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Event
6 April 2016

The Business Case for Improving Value Chain Productivity through Nutrition: A Call to Action

Informal sale of raw milk in Abidjan

Informal sale of raw milk in Abidjan

Swedish companies are known as frontrunners in building sustainable value chains. As large importers of agricultural produce from developing countries they are interested in making their value chains as fair and sustainable as possible. However, poor nutrition among producer families undermines these goals.

This seminar seeks to call Swedish importers to take action to improve nutrition for producer families that rely on them for income and at the same time boost efficiency and sustainability along their value chain.

SIANI and Inclusive Business Sweden are hosting the seminar with the Global Alliance for Improved Nutrition (GAIN), an initiative to provide adequate nutrition to the most vulnerable population in developing countries. During the seminar we will discuss how poor nutrition is impacting production, education and health in developing countries and if and how Swedish importers can contribute to improved nutrition in developing countries. We will share experiences and different models of companies that have worked with nutrition as part of their business model and value chains.

Preliminary program
– chaired by Melinda Sundell from SIANI

  • How is poor nutrition impacting on production, education and health in developing countries? Charlotte Pedersen – GAIN Nordic coordinator
  • Measuring the impact: A case study on the impact of improved nutrition in the value chain (GAIN Global)
  • Case example – “Seeds for Prosperity” – improving-food-nutrition-security-tea-farmer-household – Katja Freiwald, Director Global Partnerships (Livelihoods & Nutrition) Unilever
  • The potential role of Swedish importers in improving nutrition for producers and their families, Swedish Food Federation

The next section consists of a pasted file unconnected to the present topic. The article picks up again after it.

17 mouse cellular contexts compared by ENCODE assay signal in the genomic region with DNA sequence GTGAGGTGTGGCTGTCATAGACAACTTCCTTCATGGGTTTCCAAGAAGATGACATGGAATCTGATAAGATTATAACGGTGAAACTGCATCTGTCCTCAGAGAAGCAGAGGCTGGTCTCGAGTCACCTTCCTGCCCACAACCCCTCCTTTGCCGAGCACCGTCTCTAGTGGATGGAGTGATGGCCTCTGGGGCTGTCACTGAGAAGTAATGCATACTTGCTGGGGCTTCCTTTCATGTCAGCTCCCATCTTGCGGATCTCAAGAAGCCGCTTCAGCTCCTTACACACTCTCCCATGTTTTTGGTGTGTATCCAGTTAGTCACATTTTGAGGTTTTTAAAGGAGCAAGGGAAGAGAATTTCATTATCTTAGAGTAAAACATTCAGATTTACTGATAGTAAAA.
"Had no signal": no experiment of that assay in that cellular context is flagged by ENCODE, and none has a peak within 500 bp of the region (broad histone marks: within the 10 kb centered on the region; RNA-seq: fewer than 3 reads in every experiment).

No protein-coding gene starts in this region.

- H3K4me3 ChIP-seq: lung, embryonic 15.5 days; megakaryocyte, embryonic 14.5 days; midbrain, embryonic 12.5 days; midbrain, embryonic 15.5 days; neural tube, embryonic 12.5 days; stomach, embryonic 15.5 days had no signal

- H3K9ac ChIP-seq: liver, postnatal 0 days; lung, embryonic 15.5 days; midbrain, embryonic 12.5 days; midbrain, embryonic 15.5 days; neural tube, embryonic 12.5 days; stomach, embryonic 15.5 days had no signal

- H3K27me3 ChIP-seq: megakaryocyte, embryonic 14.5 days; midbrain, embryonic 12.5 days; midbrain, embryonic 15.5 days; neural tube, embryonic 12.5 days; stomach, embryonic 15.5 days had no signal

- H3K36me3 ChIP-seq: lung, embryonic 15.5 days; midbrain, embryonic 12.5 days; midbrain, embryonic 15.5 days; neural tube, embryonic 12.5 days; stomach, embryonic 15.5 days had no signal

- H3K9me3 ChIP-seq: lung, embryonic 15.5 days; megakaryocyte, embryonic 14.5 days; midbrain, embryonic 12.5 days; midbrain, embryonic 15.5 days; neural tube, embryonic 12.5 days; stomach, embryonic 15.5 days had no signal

• Home grown school feeding programme, WeEffect
  • From table to farm: Examples from the Swedish market.
  • Plenary discussion
  • Conclusions and closing remarks

Please, note the number of places is limited.

Times

From 6 April 2016 at 08:00 to 6 April 2016 at 11:00

Venue

Stockholm Environment Institute (SEI), Linnégatan 87D

Resources

Relevant Content
7 April 2016
Charlotte Pedersen – Leveraging value chains to fight malnutrition

Charlotte Pedersen (Nordic coordinator, GAIN) on how poor nutrition is impacting on production, education and health in developing countries

7 April 2016
Herbert Smorenburg – Gain cash crop value chain nutrition program

Measuring the impact: A case study on the impact of improved nutrition in the value chain

7 April 2016
Katja Freiwald – Improved nutrition for tea farming families

Katja Freiwald (Unilever Global Partnerships Director) on improved food and nutrition security for tea farming families

7 April 2016
Archangel Munthali – Home grown school feeding in Malawi

Archangel Munthali (We Effect) on the positive results from their food programme in Malawi

7 April 2016
Awan – paving the way for African women in agribusiness

Representatives from the African Women Agribusiness Network on their vision and the social impact of their activities for smallholder female farmers in Africa

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